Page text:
The Sea to Sky Gondola‘s haul rope was cut again this morning in an intentional act of destruction. The horrible news comes just 13 months after the first such crime occurred the morning of August 10th, 2019. “At 04:00 hours the Squamish RCMP was contacted by the security team at the Sea to Sky Gondola stating that the line to the gondola had been cut and had crashed into the mountain,” read an early morning statement from police. “Squamish RCMP members attended immediately and began to assess information and contain the area.” The lift was not operating at that hour and there are no known injuries.
The criminal(s) responsible for the original downing were never apprehended and the gondola reopened six months later with enhanced security including 24 hour remote monitoring. Squamish RCMP is working alongside partner agencies including the West Vancouver Police Department and more will be arriving as the day goes on. There is an extensive amount of resources in the area and law enforcement is asking the public to stay out of the vicinity.
“We are in shock,” General Manager Kirby Brown told the Canadian Broadcasting Corporation. “This is a repeat incident of what happened last year.” He said the attraction plans to rebuild again, just as it did last fall. That included millions of dollars of work including new cabins from CWA, a replacement 55 millimeter haul rope from Fatzer and new security infrastructure.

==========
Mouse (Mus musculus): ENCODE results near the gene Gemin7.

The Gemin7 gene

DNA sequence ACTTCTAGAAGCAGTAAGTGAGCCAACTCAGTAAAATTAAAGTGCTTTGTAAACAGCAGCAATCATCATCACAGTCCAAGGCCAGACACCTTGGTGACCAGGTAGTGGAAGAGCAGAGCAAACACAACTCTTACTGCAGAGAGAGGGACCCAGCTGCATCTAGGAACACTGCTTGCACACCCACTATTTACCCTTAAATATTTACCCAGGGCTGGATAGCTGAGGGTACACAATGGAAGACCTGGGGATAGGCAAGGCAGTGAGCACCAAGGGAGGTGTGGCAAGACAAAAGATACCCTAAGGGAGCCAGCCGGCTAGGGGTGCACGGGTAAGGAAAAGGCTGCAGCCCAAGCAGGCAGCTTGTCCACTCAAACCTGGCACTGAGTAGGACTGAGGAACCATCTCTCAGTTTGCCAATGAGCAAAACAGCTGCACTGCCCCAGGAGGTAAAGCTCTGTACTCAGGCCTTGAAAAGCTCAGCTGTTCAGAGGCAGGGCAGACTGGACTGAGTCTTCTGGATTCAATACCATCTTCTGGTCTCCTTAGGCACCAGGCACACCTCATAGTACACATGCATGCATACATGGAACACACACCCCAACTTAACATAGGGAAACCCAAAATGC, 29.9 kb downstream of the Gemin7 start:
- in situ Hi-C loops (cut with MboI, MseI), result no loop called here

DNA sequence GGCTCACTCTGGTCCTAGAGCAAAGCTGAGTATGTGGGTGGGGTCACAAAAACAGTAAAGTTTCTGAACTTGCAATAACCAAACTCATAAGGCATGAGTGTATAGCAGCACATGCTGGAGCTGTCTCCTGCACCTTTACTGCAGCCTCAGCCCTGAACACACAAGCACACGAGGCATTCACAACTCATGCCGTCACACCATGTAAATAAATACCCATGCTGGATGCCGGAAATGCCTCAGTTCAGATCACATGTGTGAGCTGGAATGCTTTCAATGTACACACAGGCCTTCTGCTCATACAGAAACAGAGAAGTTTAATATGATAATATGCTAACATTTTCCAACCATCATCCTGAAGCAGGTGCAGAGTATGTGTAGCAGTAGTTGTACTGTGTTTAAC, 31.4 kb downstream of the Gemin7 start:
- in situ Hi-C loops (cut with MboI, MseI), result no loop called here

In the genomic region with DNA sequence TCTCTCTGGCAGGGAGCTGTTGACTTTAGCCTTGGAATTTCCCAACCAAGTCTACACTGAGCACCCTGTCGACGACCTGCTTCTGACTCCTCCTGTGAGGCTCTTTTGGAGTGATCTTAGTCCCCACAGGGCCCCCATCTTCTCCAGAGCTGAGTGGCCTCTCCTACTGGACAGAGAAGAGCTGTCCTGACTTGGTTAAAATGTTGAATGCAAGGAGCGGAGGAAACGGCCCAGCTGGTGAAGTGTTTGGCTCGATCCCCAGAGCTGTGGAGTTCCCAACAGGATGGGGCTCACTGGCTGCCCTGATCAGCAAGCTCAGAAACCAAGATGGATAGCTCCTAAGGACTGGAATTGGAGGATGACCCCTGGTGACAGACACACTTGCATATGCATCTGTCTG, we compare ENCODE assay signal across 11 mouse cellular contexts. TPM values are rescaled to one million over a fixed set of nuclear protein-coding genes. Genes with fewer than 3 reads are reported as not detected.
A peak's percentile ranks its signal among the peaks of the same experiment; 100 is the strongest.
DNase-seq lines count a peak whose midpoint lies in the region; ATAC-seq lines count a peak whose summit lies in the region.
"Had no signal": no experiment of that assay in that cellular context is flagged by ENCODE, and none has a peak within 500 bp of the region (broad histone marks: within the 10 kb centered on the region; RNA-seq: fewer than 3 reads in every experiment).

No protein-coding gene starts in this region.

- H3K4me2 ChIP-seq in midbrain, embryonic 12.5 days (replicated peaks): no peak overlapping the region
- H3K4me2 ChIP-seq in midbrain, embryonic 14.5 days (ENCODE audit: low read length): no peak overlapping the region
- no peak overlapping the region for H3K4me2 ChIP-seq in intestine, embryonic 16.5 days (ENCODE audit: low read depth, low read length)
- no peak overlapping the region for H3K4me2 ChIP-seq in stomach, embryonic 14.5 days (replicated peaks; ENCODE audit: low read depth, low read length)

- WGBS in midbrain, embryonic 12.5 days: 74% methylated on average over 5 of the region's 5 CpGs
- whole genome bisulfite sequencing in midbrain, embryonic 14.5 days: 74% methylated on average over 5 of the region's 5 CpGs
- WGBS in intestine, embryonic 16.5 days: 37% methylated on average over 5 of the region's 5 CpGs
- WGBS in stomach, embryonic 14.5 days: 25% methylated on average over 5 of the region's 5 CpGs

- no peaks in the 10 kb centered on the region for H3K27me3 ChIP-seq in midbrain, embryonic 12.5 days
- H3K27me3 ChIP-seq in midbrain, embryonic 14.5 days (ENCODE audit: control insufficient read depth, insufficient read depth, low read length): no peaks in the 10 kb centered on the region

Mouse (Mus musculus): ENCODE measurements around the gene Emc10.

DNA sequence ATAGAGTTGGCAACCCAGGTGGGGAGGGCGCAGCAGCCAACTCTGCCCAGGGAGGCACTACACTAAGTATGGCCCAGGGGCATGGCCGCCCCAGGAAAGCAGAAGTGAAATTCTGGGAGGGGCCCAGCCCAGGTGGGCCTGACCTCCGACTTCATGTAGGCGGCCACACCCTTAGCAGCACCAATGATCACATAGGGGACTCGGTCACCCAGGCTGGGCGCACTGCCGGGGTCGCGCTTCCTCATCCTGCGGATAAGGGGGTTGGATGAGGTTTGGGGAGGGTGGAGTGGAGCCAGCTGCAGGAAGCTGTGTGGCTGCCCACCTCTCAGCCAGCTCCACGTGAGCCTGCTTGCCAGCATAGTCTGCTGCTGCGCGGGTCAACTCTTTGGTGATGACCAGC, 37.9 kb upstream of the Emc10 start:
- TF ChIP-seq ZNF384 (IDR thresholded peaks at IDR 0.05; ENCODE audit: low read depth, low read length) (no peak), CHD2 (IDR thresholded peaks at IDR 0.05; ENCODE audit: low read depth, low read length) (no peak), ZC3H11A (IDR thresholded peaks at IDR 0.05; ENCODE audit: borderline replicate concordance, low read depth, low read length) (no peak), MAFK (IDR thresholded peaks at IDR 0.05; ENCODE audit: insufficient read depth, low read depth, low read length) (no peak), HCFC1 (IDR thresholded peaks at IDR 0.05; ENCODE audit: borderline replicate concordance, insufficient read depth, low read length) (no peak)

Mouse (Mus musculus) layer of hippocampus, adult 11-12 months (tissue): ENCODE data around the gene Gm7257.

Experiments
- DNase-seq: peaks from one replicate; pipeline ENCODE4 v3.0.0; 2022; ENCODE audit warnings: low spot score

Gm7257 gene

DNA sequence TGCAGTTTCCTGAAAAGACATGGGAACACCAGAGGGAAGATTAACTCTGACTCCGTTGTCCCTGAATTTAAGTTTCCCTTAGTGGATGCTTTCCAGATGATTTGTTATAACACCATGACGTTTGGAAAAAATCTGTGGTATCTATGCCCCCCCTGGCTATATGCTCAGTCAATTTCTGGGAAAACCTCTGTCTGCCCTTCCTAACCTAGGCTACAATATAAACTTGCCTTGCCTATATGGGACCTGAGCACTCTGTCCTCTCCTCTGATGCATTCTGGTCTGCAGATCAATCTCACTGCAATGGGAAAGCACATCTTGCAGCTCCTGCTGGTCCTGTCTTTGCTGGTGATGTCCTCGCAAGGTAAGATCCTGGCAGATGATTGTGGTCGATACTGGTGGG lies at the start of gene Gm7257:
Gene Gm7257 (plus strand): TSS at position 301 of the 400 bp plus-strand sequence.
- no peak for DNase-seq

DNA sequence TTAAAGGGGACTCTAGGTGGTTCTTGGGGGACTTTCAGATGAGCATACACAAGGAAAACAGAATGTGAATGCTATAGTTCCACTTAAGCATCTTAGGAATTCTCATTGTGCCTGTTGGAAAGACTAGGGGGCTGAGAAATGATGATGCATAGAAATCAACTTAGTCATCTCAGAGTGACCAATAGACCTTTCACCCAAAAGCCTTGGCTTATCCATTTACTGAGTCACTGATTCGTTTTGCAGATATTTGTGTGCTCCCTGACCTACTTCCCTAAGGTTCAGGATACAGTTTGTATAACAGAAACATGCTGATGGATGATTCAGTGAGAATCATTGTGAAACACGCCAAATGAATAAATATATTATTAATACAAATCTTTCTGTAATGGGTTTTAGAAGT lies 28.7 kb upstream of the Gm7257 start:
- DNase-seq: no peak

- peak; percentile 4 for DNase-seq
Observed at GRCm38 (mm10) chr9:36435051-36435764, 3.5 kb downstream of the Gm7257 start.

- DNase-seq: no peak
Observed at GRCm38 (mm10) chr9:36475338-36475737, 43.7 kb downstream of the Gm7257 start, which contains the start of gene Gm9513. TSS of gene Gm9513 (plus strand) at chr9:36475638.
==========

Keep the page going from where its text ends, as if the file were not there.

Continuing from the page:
The Sea to Sky Gondola employs 120 people and hosted 400,000 visitors per year before the recent setbacks. Anyone with information on either crime is asked to contact the Squamish Royal Canadian Mounted Police at 604-892-6100 or Crime Stoppers at 1-800-222-TIPS.
Update: According to Brown, the cable was cut in a similar manner to last time with a skilled individual quickly climbing a tower and cutting the rope. The person was captured on surveillance footage which shows clearly what happened. There were 39 cabins on the gondola this time, six of which were in stations and undamaged. A rope specialist is en route to determine whether a new haul rope section can be spliced in or if an entirely new rope is needed. The gondola was insured and the company is already in the process of ordering what is needed to rebuild again.
Work is underway to add 480 acres of new high alpine, advanced terrain at Lake Louise for next winter. West Bowl will be accessed by a Doppelmayr fixed grip quad replacing the old Summit Platter. This expansion will feature natural, side country-style terrain with gladed trees. The only groomed portion will be a new ski-out trail to the front side of the mountain.